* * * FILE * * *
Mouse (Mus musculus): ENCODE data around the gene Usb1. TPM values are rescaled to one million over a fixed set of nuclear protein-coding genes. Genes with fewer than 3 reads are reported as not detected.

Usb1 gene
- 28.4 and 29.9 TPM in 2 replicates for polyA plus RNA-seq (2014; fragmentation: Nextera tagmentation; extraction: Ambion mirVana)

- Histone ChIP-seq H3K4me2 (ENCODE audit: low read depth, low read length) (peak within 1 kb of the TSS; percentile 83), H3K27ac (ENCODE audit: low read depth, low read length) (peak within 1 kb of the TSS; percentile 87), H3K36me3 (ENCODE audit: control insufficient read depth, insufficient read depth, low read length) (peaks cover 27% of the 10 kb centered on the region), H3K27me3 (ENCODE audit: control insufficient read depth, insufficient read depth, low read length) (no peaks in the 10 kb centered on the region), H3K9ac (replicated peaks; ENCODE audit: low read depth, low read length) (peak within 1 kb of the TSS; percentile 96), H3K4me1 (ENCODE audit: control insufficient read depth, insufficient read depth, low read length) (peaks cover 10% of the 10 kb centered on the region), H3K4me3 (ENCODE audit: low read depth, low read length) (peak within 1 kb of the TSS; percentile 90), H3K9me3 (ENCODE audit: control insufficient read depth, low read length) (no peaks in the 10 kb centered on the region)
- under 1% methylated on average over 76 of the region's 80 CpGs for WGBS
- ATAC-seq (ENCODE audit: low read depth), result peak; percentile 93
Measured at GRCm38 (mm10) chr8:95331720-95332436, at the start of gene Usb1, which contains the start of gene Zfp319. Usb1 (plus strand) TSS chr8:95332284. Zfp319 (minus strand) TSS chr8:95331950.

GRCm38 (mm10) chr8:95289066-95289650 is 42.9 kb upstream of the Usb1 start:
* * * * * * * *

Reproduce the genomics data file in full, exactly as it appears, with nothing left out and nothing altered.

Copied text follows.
Mouse (Mus musculus): ENCODE data around the gene Usb1. TPM values are rescaled to one million over a fixed set of nuclear protein-coding genes. Genes with fewer than 3 reads are reported as not detected.

Usb1 gene
- 28.4 and 29.9 TPM in 2 replicates for polyA plus RNA-seq (2014; fragmentation: Nextera tagmentation; extraction: Ambion mirVana)

- Histone ChIP-seq H3K4me2 (ENCODE audit: low read depth, low read length) (peak within 1 kb of the TSS; percentile 83), H3K27ac (ENCODE audit: low read depth, low read length) (peak within 1 kb of the TSS; percentile 87), H3K36me3 (ENCODE audit: control insufficient read depth, insufficient read depth, low read length) (peaks cover 27% of the 10 kb centered on the region), H3K27me3 (ENCODE audit: control insufficient read depth, insufficient read depth, low read length) (no peaks in the 10 kb centered on the region), H3K9ac (replicated peaks; ENCODE audit: low read depth, low read length) (peak within 1 kb of the TSS; percentile 96), H3K4me1 (ENCODE audit: control insufficient read depth, insufficient read depth, low read length) (peaks cover 10% of the 10 kb centered on the region), H3K4me3 (ENCODE audit: low read depth, low read length) (peak within 1 kb of the TSS; percentile 90), H3K9me3 (ENCODE audit: control insufficient read depth, low read length) (no peaks in the 10 kb centered on the region)
- under 1% methylated on average over 76 of the region's 80 CpGs for WGBS
- ATAC-seq (ENCODE audit: low read depth), result peak; percentile 93
Measured at GRCm38 (mm10) chr8:95331720-95332436, at the start of gene Usb1, which contains the start of gene Zfp319. Usb1 (plus strand) TSS chr8:95332284. Zfp319 (minus strand) TSS chr8:95331950.

GRCm38 (mm10) chr8:95289066-95289650 is 42.9 kb upstream of the Usb1 start: